A question often asked is: ‘What infrastructure do I need to get started with OnSIP VoIP service?’ The world of the Internet, clouds, networks and communication is fraught with complicated terminology, so I’ll try to distill the basics down to an easily digestible version.
Evaluating Your Network
Bandwidth is the measure of the resources consumed during an Internet transmission. VoIP requires an Internet connection of a certain speed (bit/s) to carry voice as data. VoIP typically requires anywhere from 24kbps to 90 kbps (~100 kbps would be ideal). Video calling, conferencing and other forms of communication may require anywhere from 3 to 20 times as much bandwidth, depending on the desired quality and number of participants.
The quality of the phone call also depends on the quality of the network. The major factors include:
- Packet loss: Packet loss occurs when some voice packets drop off due to congestion, increased traffic through the network or incorrectly configured hardware. Lost packets result in gaps and stutters in communication, but it is usually not a big concern with broadband networks.
- Latency: Latency is the time it takes a data packet to reach its destination, measured in milliseconds (ms). Obviously, the lower the latency, the better off you are (100ms is acceptable, while higher than 150ms will start affecting quality).
- Jitter: Jitter measures the variation of packet arrival times, or how much latency varies within the network, measured in milliseconds (ms). Jitter is often caused by network congestion or route changes. Jitter greater than 5ms can increase latency and result in packet loss. The effects of jitter can be mitigated by storing voice packets in a jitter buffer upon arrival and before producing audio, although this increases delay.
Network quality, including the above factors, can be tested using our VoIP test or other free online tools. We've found that network stability (no or low values of packet loss, jitter and latency) tends to be more important to VoIP implementations than Internet speed.
Network Recommendations for OnSIP
The Internet speed or bandwidth required for use with OnSIP will depend on the number of simultaneous calls that an organization expects at any given time. If a company expects to have 20 calls at the same time, the company would ideally have 20*100kbps (or roughly 2Mbps) dedicated to these calls.
To deliver great quality of service, OnSIP sets sensitive voice packets to either 0x18 (Low Delay and High Throughput) or 0x10 (Low Delay) (as defined by RFC 791, an international protocol specification). Quality can be further improved by implementing packet prioritization locally. Documentation of OnSIP’s quality of service is available in the OnSIP Knowledgebase.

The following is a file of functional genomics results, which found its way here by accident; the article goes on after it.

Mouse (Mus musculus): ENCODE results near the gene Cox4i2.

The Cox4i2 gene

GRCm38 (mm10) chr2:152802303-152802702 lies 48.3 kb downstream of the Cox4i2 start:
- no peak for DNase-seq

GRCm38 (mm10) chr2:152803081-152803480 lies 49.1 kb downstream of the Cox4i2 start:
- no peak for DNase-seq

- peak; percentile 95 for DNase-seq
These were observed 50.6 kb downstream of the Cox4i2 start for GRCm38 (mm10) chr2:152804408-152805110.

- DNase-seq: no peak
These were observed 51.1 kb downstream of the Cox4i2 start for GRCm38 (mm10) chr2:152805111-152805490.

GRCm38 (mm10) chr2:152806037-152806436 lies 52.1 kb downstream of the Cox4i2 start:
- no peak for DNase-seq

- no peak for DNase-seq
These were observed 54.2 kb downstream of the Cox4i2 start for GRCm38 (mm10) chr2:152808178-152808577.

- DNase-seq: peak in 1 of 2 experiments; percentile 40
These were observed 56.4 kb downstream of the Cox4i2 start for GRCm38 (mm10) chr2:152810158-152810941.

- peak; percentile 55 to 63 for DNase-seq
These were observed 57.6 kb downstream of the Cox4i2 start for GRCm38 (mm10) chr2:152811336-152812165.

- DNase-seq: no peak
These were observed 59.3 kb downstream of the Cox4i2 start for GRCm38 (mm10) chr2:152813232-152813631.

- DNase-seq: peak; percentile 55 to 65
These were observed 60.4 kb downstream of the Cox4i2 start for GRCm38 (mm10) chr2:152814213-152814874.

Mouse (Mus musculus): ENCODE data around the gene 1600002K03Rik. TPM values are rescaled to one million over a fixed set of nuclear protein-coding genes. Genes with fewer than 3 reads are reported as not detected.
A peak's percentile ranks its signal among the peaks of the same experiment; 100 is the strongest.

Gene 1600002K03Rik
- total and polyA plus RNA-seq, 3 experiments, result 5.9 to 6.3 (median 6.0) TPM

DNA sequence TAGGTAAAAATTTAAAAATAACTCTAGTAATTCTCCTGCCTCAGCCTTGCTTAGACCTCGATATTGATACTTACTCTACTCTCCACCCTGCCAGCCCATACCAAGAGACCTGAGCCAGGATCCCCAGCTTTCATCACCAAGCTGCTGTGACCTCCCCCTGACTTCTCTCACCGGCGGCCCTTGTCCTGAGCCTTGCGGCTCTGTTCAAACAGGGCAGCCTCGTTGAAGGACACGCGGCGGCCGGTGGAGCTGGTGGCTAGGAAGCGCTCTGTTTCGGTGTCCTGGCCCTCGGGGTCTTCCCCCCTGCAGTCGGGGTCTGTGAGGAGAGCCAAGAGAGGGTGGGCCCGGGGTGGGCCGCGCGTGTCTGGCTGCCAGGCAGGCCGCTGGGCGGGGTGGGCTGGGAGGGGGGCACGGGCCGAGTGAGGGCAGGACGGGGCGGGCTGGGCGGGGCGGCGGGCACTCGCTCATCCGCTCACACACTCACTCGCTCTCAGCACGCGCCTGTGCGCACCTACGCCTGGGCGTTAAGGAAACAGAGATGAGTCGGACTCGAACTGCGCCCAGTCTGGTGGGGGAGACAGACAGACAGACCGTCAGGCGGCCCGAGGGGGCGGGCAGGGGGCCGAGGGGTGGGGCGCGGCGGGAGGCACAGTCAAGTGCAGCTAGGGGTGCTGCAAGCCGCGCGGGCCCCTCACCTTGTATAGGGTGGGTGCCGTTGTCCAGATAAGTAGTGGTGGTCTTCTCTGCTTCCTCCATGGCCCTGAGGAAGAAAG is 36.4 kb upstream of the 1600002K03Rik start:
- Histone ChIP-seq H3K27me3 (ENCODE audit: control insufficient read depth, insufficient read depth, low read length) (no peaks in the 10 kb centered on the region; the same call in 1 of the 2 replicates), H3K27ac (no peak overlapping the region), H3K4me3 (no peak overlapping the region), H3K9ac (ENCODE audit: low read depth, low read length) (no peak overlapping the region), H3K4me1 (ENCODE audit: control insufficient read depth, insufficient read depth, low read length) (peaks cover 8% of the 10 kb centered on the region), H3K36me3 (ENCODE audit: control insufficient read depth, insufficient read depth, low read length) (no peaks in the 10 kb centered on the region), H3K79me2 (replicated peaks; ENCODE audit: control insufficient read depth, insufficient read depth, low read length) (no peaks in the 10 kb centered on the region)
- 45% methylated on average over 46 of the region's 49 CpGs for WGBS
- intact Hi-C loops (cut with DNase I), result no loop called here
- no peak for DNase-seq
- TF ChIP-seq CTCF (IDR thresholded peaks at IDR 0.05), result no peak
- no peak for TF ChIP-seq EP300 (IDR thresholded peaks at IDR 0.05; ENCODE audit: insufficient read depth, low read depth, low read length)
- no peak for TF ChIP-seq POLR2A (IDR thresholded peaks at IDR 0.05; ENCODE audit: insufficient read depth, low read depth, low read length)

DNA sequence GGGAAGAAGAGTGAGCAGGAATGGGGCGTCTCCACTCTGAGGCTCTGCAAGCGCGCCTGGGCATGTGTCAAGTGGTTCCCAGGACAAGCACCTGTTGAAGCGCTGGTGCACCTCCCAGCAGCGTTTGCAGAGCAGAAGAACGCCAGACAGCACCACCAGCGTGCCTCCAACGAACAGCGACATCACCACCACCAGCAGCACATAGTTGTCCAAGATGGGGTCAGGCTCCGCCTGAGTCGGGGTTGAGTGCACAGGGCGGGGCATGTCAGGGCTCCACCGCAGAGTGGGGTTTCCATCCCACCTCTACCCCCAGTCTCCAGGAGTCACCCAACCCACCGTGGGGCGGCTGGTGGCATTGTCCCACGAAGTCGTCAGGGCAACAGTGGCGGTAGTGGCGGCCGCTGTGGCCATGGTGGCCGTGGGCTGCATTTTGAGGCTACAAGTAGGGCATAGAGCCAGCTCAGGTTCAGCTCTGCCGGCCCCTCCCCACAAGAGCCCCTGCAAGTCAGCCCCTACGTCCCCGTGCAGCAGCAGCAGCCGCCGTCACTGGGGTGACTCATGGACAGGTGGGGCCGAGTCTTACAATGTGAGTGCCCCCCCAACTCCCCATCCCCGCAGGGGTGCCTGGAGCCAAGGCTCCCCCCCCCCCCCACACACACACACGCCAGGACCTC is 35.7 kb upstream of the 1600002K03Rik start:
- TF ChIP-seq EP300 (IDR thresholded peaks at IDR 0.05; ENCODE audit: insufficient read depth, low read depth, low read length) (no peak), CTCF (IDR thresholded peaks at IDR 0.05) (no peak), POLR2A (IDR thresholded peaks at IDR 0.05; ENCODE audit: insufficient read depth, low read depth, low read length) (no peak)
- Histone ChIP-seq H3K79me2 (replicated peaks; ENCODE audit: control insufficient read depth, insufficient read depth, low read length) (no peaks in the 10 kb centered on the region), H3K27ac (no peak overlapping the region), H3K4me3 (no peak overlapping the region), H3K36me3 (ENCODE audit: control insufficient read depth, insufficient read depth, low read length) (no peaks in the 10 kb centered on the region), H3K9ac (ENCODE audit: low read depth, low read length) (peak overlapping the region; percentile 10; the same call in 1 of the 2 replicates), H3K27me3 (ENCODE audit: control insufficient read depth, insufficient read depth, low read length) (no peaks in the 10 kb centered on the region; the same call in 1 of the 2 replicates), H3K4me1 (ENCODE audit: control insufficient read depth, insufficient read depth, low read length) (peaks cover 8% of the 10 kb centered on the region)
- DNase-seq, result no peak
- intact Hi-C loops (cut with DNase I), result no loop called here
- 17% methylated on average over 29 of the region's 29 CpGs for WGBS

Since OnSIP calls travel through the Internet, note that firewall settings may affect your ability to place and receive calls.
Firewalls may also perform Network Address Translation (NAT), the process of modifying IP address information in IP packet headers while in transit across a traffic routing device. NAT traversal is a technology most commonly used to allow multiple devices on a LAN with 'private' IP addresses to share a single (or limited number of) public IP address. 1
A block diagram can help understand what happens:
OnSIP uses SIP, a specific type of VoIP protocol (other VoIP providers may use other protocols). One of the technical challenges while implementing a SIP based VoIP solution is making everything work when a firewall and/or NAT is deployed between devices exchanging data. At OnSIP, it is recommended that NAT traversal technologies be turned off, as OnSIP utilizes a complete "server-side" solution to NAT traversal. This solution operates under the assumption that the end user is not employing any "client side" NAT traversal technologies on their devices or firewalls. In some cases, our server side solution can be confused by changes made by client side technologies - the net effect being that NAT traversal fails.
Furthermore, many of today's lower end commercial routers implement SIP ALGs (Application Level Gateways), which are enabled by default. An ALG understands the protocol used by the specific applications that it supports (in this case SIP) and does a stateful packet inspection2 (SPI) of traffic through it. A NAT router with a built-in SIP ALG can re-write information within the SIP messages (SIP headers and SDP body), making signaling and audio traffic between the client behind NAT and the SIP endpoint possible. While ALG could help in solving NAT related problems, many routers' ALG implementations are wrong and break SIP.
The only thing you really need (apart from phones) is a quality broadband connection. Internet speeds of around 5 Mbps are common3, and are sufficient for most small business users. Use our VoIP test to test latency, jitter and packet loss - these should be minimal. If you employ a firewall, OnSIP recommends that the NAT traversal options be switched off, as OnSIP employs a server-side solution.
If you need more technical information, visit our Knowledgebase and our previous blog posts on the subject linked under Resources. Or, our expert support team is just a phone call away!